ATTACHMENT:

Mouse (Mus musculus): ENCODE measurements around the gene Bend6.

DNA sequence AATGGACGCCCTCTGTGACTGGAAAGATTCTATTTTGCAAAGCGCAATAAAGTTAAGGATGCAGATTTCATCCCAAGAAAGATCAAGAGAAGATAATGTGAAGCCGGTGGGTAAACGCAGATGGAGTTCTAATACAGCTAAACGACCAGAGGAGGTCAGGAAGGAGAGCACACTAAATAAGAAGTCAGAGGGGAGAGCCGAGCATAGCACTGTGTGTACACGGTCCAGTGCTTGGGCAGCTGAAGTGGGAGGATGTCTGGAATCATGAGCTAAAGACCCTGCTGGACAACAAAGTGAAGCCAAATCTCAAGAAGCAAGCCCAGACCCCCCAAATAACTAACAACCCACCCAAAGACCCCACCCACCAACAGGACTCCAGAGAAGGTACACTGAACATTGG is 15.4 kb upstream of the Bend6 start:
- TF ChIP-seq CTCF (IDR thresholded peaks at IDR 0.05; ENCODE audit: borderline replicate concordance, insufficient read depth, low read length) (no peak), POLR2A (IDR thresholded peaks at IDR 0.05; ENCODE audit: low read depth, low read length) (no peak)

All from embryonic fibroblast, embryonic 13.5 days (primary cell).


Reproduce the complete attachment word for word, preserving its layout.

Mouse (Mus musculus): ENCODE measurements around the gene Bend6.

DNA sequence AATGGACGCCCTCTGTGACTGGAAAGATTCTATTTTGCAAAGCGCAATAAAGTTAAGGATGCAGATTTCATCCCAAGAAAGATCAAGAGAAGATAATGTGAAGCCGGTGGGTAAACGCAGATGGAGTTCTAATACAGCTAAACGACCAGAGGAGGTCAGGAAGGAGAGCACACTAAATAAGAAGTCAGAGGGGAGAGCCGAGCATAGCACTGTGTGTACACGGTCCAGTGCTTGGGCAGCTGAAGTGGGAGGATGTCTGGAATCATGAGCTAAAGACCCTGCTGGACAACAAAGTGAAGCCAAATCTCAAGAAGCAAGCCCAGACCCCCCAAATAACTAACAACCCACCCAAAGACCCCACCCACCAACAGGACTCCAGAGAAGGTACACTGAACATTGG is 15.4 kb upstream of the Bend6 start:
- TF ChIP-seq CTCF (IDR thresholded peaks at IDR 0.05; ENCODE audit: borderline replicate concordance, insufficient read depth, low read length) (no peak), POLR2A (IDR thresholded peaks at IDR 0.05; ENCODE audit: low read depth, low read length) (no peak)

All from embryonic fibroblast, embryonic 13.5 days (primary cell).